RICHARD RUSK: It's probably that reaction alone was something of a key too.What about [Andrei Andreevich] Gromyko? Do you think he was fully aware?
DEAN RUSK: I am inclined to think so. On the Thursday before Kennedy'stelevision speech, Gromyko came to Washington and spent some time in the afternoon with Kennedy. And then I gave him a dinner and we had a long talk after dinner. But in the talk with Kennedy, Kennedy gave Gromyko every opportunity to confess to the missiles in Cuba. And at one point Kennedy took out some quotes from his own recent press conferences indicating that should 01:08:00such weapons appear in Cuba, this would be a very grave situation. Kennedy was sitting there with a desk full of pictures of the missile sites in Cuba and Gromyko kept assuring him that they only had defensive weapons in Cuba. Of course, there is an ambiguity about offensive and defensive weapons, because if 01:09:00the Soviets were to argue that the weapons were there for the defense of Cuba, then they were defensive weapons from their point of view. From our point of view, since they could hit almost all of the U.S., they were offensive in character. So there is an ambiguity there.
SCHOENBAUM: Why didn't Kennedy take the pictures out and show them?
DEAN RUSK: Well, we had not yet decided what we were going to do. And we didnot open up such a subject with the Soviets until Kennedy had decided because, among other things, we did not want to give the Soviets an opportunity to put out an ultimatum, which would have made things much more difficult to resolve. Now I do think that Kennedy's reaction to the missiles in Cuba caught Khrushchev somewhat by surprise. I think we caught him with his scenarios down. I don't 01:10:00think he had worked out scenarios for what his attitude would be, or what he would do, if there was a strong American reaction.
SCHOENBAUM: Do you think he had a scenario if there had been an air strike oran invasion?
DEAN RUSK: Well, he would have been forced to get himself one very quickly ifthere had been an air strike or an invasion.
RICHARD RUSK: Just in terms of sheer idle speculation, how might things havedeveloped with respect to hindsight had we gone with the air strike?
DEAN RUSK: One of the real possibilities we were thinking about was thatKhrushchev might have seized West Berlin during this crisis. Had he done that then, a good many of our NATO allies would have looked at us across the Atlantic and said, "Oh damn you. Look at what you've done to us in getting us into this crisis over Berlin because of Cuba." That would have created a considerable 01:11:00disarray in NATO, in my judgment.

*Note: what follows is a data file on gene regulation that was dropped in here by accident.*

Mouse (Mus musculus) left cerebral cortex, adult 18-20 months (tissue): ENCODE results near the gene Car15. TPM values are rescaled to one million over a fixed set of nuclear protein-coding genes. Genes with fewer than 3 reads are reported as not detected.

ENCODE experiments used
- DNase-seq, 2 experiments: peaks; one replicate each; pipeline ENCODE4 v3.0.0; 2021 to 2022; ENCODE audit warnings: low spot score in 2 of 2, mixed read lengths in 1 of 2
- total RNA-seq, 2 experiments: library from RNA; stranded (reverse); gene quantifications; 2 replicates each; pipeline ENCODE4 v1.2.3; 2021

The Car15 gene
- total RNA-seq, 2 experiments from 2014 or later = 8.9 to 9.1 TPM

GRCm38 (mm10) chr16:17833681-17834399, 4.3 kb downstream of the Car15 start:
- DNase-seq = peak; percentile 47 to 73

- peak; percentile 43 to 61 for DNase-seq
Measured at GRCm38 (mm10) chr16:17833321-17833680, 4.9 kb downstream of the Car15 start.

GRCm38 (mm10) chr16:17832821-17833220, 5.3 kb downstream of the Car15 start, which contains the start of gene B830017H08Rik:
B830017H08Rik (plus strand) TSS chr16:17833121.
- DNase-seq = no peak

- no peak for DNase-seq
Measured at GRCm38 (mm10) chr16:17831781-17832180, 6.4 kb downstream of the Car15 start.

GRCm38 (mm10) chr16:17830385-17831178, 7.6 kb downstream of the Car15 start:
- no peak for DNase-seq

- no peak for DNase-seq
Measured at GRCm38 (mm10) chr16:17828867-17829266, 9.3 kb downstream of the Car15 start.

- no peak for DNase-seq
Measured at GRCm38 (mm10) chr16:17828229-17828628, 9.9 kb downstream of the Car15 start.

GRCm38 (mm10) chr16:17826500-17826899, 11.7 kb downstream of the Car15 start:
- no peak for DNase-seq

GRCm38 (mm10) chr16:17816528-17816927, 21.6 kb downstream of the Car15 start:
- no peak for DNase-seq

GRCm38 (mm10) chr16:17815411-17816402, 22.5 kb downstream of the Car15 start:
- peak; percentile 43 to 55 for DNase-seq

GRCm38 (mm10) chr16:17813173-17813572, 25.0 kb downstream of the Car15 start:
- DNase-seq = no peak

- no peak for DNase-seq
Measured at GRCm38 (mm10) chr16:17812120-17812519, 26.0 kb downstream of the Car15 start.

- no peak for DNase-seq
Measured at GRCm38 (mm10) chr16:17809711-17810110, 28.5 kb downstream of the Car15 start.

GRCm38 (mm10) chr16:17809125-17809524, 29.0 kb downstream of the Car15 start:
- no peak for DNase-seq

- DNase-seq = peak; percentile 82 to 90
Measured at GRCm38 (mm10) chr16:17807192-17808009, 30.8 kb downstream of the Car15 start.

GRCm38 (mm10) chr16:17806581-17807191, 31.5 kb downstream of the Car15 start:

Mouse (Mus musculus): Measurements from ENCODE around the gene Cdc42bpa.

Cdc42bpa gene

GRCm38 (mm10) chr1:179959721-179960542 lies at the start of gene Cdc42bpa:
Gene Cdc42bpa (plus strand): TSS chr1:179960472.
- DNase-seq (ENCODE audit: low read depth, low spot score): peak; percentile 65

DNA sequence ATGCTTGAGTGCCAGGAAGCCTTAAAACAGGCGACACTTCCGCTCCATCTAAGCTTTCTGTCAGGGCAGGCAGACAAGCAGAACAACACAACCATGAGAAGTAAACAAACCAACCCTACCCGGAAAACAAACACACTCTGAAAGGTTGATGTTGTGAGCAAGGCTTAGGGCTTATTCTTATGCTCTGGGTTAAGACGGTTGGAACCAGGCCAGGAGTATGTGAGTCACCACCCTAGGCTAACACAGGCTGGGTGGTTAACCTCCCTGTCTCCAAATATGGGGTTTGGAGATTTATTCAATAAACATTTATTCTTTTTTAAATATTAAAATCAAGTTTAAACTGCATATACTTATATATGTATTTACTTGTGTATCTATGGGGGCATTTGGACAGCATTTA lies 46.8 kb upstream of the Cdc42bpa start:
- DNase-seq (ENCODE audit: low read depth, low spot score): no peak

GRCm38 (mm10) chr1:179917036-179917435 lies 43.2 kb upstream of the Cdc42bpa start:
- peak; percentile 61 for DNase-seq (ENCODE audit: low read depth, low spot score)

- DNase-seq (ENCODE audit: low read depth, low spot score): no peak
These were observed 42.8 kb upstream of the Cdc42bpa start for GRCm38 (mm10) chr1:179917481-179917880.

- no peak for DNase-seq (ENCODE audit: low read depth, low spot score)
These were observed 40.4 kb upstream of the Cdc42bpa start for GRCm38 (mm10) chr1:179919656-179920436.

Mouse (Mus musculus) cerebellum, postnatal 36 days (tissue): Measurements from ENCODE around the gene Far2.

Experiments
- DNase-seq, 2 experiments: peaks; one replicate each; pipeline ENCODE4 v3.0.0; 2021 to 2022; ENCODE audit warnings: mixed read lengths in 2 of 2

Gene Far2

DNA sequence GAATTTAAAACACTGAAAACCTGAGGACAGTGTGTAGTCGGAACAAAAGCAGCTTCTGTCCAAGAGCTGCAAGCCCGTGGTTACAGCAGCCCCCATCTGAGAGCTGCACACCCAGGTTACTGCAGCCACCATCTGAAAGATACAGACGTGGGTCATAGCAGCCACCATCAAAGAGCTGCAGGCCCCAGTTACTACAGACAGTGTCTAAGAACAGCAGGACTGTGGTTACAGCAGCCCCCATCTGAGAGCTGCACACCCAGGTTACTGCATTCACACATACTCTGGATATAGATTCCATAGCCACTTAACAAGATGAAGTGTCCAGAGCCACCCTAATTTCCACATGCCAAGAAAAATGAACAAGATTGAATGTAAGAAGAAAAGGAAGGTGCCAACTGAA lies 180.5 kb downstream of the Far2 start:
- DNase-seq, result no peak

RICHARD RUSK: What was the state of our congressional buildup in Europe andNATO solidarity at the time of the Cuban Missile Crisis? Could we have effectively blocked or seriously contested Soviet moves?
DEAN RUSK: I think had they delivered a major--Well, we could not have defendedWest Berlin as it stood because they had a good many Soviet and East German divisions surrounding Berlin and we had only a token task force in Berlin. The NATO planning for such an event moved from one stage to the next, and it could have really worked itself into a whale of a crisis.
SCHOENBAUM: Where were you when you heard the news, the resolution of thecrisis when the ships turned back? Or do you remember where you were? 01:12:00
DEAN RUSK: No. The resolution of the crisis did not come until Khrushchevannounced from Moscow that the missiles were being withdrawn, on the Sunday following Kennedy's Monday television speech.
SCHOENBAUM: But when the ships turned back, was that an important turning point?
DEAN RUSK: It was. As I put it, the other fellow just blinked. In other words,we were not just coasting; the sled wasn't moving inevitably down the glacier with no steering capability.
SCHOENBAUM: But you didn't regard it really as over until--
DEAN RUSK: Oh no, not until they announced it. You see, toward the end of theweek time was such a factor that we or the Soviets tended to resort to public statements to each other in order to save time, because sending messages through embassies meant translations and coding and decoding and all that stuff. So I 01:13:00think Khrushchev's final announcement was simply a public statement.